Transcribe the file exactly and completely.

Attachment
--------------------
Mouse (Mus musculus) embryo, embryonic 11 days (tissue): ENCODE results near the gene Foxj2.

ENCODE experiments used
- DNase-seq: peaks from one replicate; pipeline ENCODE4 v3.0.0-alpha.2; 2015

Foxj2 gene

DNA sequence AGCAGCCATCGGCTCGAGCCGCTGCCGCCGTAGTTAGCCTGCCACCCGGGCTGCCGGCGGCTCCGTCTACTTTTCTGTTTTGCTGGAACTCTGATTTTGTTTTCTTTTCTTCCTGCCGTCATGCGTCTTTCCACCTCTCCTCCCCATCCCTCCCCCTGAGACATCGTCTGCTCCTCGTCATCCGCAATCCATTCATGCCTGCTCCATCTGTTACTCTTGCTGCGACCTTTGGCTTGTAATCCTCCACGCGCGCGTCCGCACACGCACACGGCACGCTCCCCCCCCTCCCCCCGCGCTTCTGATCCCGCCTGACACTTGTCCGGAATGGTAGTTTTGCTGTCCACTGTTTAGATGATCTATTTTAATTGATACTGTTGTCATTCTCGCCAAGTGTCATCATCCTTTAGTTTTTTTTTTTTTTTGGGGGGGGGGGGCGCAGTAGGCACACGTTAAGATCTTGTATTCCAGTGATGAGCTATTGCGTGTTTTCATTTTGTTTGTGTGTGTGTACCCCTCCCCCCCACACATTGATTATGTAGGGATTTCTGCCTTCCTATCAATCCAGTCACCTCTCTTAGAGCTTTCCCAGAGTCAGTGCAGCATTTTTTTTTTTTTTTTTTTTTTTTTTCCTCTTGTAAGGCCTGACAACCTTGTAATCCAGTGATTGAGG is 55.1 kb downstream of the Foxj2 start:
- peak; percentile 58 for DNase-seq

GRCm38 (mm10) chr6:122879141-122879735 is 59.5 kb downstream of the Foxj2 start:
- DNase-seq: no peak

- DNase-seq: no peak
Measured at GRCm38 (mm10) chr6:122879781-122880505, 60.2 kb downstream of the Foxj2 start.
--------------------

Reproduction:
Mouse (Mus musculus) embryo, embryonic 11 days (tissue): ENCODE results near the gene Foxj2.

ENCODE experiments used
- DNase-seq: peaks from one replicate; pipeline ENCODE4 v3.0.0-alpha.2; 2015

Foxj2 gene

DNA sequence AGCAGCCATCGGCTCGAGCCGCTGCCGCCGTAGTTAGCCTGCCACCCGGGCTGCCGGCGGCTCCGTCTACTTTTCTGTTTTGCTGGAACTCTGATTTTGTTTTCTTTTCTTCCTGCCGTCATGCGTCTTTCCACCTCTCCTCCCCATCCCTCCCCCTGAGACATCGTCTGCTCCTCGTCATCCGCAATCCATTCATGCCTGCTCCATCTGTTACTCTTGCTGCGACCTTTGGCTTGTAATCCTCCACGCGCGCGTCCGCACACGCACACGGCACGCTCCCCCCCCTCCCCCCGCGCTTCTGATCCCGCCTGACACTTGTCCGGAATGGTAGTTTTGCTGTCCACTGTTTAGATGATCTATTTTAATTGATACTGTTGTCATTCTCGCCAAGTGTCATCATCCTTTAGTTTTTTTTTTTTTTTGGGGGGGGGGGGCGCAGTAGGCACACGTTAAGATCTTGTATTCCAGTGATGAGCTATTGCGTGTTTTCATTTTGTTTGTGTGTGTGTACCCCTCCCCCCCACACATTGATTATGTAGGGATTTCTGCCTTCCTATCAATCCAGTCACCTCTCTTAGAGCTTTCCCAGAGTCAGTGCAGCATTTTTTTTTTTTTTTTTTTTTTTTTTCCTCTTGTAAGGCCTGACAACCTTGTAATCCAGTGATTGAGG is 55.1 kb downstream of the Foxj2 start:
- peak; percentile 58 for DNase-seq

GRCm38 (mm10) chr6:122879141-122879735 is 59.5 kb downstream of the Foxj2 start:
- DNase-seq: no peak

- DNase-seq: no peak
Measured at GRCm38 (mm10) chr6:122879781-122880505, 60.2 kb downstream of the Foxj2 start.